Employee working from a home office

Analyzing Ontario’s new legislation on monitoring employees

March 09, 2022

Analyzing Ontario’s new legislation on monitoring employees

5 Minute Read

In the era of remote and flexible working arrangements, Ontario employers should be paying close attention to how, and why, they monitor employees’ activities through digital means.

Senior Manager

Ontario has been a hotbed for new and modernized employment legislation, designed to meet the realities of a post-pandemic world. The Working for Workers Act, the “right to disconnect” provisions to be implemented in June 2022, and the recently-announced The Digital Platform Workers’ Rights Act which focuses on increased rights and protections for gig workers, are just some examples.

On top of all that, Ontario has introduced new regulations that target Ontario employers who are engaged in surveillance or monitoring of their employees. The goal is to specify what types of monitoring, and what purposes for monitoring, are acceptable.

The fundamentals

The proposed legislation would amount to another round of enhancements to the Employment Standards Act. It has yet to be voted on; if the legislation passes that will likely take place in March or April of 2022, and the new rules would be implemented approximately six months after that.

The law would apply to businesses with 25 or more workers and would require them to have a written policy on what and how they are tracking their employees' activities through company software and hardware including the purpose of collecting the information. Generally, they are private sector companies, but the public sector will fall into it as well.

Employers tracking their employees is not a novel concept.

They’ve always had the ability to monitor the network activities of their employees for purposes such as cybersecurity or protecting intellectual property. The ability to track metrics that are directly correlated with one’s core job function, such as monitoring the movement of truckers who are paid by the mile, or the timecard punching of hourly workers, is also not affected.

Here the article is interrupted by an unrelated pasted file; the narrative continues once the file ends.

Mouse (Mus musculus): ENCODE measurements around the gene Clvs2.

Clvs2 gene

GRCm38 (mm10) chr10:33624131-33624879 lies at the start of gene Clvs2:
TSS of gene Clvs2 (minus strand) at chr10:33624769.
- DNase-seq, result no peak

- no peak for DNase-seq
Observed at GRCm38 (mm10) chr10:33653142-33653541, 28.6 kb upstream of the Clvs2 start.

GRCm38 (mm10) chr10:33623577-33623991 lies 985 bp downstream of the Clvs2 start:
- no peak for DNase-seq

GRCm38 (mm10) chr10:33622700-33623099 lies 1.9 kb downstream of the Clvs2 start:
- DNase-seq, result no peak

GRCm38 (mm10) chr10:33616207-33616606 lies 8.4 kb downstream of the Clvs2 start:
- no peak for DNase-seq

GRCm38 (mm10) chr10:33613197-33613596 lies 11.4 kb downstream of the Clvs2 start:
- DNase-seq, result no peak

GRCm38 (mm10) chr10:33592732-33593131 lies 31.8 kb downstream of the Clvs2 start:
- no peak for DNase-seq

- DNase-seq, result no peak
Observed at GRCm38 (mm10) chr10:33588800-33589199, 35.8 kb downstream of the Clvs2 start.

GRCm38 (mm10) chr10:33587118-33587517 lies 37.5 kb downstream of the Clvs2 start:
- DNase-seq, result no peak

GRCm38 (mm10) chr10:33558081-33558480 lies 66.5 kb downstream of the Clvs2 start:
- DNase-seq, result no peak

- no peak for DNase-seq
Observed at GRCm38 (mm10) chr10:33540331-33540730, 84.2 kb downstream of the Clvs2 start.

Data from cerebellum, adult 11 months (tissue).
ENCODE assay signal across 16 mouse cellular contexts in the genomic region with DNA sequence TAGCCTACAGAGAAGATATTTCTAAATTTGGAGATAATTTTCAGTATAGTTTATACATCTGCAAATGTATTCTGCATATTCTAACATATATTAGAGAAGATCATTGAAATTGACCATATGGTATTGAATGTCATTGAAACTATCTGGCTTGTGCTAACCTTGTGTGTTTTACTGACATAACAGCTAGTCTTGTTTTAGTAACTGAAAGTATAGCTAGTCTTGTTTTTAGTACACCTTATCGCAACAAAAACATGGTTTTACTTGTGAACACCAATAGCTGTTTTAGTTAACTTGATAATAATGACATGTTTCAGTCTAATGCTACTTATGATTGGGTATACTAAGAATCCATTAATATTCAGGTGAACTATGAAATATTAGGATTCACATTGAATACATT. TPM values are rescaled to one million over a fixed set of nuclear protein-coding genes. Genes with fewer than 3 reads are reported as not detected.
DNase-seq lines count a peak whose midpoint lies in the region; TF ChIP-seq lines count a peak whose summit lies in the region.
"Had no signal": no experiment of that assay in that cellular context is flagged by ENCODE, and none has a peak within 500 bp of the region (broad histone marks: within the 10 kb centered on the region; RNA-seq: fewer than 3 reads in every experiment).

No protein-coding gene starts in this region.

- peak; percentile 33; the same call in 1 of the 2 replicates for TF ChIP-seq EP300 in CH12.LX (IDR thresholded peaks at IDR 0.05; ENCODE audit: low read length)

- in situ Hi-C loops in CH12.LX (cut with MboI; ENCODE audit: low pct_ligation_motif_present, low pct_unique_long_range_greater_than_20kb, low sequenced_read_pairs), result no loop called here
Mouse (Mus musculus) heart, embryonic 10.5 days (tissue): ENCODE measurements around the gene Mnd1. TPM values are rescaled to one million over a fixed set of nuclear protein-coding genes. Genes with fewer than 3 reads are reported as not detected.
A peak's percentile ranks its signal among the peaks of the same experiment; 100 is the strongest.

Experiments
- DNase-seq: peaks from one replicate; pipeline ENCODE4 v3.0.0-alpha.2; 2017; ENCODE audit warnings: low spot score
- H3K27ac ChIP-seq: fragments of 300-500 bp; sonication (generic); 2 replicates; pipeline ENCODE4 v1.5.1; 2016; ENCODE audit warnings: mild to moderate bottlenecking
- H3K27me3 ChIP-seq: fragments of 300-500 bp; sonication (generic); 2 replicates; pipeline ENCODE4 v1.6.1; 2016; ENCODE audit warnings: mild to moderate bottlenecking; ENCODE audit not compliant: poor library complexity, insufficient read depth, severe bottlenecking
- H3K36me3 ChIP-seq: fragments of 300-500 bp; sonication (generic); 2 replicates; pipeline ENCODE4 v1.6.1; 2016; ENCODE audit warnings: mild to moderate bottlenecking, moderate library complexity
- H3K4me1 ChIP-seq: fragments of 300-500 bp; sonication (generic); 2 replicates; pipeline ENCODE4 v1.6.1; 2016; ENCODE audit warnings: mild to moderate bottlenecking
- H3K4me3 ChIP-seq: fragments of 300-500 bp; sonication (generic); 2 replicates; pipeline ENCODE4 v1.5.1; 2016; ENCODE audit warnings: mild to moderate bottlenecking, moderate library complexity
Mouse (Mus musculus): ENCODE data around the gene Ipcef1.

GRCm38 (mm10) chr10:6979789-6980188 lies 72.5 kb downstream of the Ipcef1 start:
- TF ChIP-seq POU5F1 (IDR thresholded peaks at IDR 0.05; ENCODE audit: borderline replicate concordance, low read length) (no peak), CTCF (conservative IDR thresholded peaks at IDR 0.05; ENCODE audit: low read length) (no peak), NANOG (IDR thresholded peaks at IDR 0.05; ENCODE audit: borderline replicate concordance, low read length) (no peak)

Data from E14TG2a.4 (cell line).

It is easier than ever to track individual activities through mobile phones, tablets, and laptops. This has raised questions on the level of acceptable tracking of employee activities by employers. Other questions include to what degree can you track employee activities without their knowledge? What data can you collect, and how can you use it? What are your disclosure obligations? Where is the line between ensuring productivity and privacy?

Navigating this new legislation

If you’re an employer in Ontario that meets the criteria of 25 or more employees — especially if you have employees working from home or a policy for flexible work — you need to be aware of your obligations and your rights, as well as your employees’.

The ability to monitor employees and collect data has grown as technology has improved. But just because you can doesn’t always mean you should. You should scrutinize whether or not there is a legitimate business case behind why you’re tracking certain data, such as how much time employees spend away from their desks.

Employee groups have made it clear that, especially in an era of flexible work, there’s probably no good reason to track how long someone was in the bathroom or taking a lunch break. It’s even more troubling to use that data to make decisions that impact employment status, promotions, or raises. Most egregious of all would be to monitor their activities without their knowledge or consent.

Employers are, understandably, concerned about flexible work arrangements leading to a decline in productivity. Employees are, naturally, concerned about their rights to privacy and their employers “spying” on them.

How to ensure you’re compliant

The name of the game is transparency and trust.

As we’ve discussed, not all employee monitoring is inherently bad. But it can be perceived as bad if your communication with your employees is unclear or non-existent.

If you have any sort of model that allows for flexible work or working from home, you need clear policies around that. Craft those policies in collaboration with your employees.

Engage in conversations with your staff to define the limits of what monitoring is acceptable. If you’re putting something in an employee’s file, and you’re making a judgment of an employee based on some data you’ve collected, that employee has the right to know why that’s happening and what it is. This can’t be done in secret.

If you’re going to start collecting some data you don’t already collect, talk to your employees about it before you start doing it. Articulate the “why” and be open to their feedback.

Contact us

If you want to ensure your business is approaching employee surveillance in a way that is prudent and mitigates risk, contact Jim Cruickshank at [email protected] or 289.293.2372.


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